The Association of Convenience Stores (ACS) has called on the government to reconsider amendments to the Anti-Social Behaviour, Crime and Policing Bill.

Ahead of the Parliamentary debate on the Bill on Thursday, the ACS has called for the minimum threshold on shop theft to be reduced from £200 to £100.

“The £200 threshold sends the wrong message to offenders that shop theft is acceptable and victimless,” said ACS chief executive James Lowman. “The government should be looking at how they can support local shops as well as the police by ensuring cautions and fixed penalty notices are recorded and paid, preventing repeat offenders from damaging the profitability and security of local shops and their staff.”

Lowman added: “The proposals in the bill will help police officers and courts to process offences faster but will make no difference to retailers that regularly suffer theft of low value items by repeat offenders.”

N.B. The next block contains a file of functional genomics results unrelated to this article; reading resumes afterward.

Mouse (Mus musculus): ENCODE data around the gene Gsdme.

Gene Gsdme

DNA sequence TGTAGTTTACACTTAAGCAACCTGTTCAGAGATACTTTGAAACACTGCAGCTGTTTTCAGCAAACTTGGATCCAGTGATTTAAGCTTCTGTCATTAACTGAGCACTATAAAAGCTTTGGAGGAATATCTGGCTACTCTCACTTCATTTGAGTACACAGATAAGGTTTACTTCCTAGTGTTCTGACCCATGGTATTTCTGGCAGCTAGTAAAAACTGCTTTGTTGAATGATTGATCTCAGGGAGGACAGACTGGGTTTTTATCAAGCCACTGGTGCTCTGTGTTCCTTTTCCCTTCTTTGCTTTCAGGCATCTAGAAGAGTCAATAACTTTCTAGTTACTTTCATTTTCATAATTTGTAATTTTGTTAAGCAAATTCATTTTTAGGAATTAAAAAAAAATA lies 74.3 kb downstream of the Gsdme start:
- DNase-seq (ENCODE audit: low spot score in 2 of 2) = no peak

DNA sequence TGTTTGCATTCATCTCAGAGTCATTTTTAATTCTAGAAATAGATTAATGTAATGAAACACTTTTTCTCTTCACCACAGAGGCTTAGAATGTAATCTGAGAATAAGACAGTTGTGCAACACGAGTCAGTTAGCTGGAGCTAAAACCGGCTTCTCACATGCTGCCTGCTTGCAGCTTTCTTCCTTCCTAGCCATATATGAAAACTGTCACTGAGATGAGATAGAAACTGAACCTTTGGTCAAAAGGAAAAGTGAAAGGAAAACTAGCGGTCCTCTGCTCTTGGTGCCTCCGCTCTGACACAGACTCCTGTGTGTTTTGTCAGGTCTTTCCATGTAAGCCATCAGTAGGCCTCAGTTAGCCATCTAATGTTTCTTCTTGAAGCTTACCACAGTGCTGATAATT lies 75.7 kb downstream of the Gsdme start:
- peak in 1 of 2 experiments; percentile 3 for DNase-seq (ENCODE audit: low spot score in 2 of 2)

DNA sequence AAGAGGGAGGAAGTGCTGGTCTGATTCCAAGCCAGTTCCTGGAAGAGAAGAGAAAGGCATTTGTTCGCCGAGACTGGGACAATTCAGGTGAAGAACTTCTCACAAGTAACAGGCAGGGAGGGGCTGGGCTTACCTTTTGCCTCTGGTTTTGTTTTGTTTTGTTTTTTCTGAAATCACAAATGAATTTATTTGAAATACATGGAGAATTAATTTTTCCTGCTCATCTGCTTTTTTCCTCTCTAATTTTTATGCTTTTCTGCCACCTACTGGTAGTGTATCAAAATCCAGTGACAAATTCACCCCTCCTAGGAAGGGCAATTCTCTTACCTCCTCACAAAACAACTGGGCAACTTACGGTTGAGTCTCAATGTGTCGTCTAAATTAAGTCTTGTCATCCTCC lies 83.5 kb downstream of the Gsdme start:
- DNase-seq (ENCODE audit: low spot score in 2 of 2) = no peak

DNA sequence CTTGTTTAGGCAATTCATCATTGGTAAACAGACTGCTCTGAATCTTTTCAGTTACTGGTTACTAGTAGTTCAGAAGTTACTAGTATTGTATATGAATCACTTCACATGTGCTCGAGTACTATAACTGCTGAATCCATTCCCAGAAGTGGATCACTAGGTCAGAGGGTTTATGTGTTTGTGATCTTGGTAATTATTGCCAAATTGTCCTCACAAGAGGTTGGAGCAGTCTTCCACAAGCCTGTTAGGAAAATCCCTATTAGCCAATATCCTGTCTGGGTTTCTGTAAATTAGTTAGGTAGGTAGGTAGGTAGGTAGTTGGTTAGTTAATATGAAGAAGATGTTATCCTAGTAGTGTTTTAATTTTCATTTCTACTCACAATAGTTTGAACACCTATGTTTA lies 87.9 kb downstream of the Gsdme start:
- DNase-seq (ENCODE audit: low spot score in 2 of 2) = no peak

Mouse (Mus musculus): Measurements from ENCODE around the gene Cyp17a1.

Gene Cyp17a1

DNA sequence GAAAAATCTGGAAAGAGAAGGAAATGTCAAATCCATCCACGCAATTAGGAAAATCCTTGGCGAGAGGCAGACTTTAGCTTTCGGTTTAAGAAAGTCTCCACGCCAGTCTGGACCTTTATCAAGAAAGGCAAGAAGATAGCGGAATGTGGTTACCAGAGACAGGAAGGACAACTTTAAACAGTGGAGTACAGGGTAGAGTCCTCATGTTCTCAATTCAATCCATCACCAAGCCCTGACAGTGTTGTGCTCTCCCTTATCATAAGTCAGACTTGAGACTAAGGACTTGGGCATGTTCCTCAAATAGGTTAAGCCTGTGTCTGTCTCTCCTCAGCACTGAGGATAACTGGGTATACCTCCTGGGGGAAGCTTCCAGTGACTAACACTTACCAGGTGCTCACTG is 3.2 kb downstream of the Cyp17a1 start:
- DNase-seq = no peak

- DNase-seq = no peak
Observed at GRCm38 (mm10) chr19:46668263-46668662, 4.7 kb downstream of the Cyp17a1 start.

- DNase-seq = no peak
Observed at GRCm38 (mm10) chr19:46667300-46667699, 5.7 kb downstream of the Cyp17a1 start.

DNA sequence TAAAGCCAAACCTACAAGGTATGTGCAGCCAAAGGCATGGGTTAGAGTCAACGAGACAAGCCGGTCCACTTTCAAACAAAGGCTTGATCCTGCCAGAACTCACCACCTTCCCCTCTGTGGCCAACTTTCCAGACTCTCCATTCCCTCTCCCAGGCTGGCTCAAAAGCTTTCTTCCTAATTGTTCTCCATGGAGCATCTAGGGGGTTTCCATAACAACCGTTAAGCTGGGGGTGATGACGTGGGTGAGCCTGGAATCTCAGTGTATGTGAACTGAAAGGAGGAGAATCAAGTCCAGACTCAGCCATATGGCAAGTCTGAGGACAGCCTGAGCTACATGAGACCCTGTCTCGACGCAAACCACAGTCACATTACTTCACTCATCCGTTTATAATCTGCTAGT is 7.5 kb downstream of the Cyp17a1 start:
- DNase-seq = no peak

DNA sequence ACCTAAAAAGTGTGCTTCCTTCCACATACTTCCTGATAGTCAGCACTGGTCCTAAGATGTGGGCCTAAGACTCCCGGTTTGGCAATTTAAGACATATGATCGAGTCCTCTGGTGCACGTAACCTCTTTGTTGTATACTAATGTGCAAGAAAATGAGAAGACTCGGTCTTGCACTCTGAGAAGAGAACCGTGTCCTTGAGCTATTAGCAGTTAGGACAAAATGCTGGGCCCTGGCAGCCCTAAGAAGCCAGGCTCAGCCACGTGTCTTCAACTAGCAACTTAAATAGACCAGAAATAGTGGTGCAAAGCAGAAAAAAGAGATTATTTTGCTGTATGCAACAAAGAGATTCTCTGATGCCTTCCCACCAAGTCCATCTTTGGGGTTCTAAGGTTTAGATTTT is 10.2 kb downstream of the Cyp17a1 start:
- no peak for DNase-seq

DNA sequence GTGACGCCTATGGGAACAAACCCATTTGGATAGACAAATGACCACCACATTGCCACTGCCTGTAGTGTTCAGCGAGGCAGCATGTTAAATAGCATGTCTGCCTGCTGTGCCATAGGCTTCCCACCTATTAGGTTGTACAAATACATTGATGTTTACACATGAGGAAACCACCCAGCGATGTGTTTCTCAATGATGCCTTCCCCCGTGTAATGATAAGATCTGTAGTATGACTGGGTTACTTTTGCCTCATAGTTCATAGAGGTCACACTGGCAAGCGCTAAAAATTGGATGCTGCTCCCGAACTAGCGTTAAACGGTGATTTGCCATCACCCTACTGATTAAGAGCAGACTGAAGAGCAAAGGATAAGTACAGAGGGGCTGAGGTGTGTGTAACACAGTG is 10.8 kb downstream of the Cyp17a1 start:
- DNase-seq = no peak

The proposal to place a £200 minimum limit on shop theft cases before they can be heard in a Crown Court attracted widespread criticism during its Second Reading. David Hanson, MP for Delyn, has tabled a further amendment to reduce that amount to £100.

Priti Patel, MP for Witham and Chair of the All Party Small Shops Group, also criticised the £200 minimum limit. “Shop thieves can have a damaging impact on the small shops and their staff, it is by no means a victimless crime. The government proposals will help the police but will do little to support small shops that lose money on a daily basis to shop thieves. The Police and CPS should always support the victims of crime and if retailers want thieves prosecuted to the full extent of the law then that is what should happen.”

The Bill is currently at the Committee stage before its Third Reading later this month.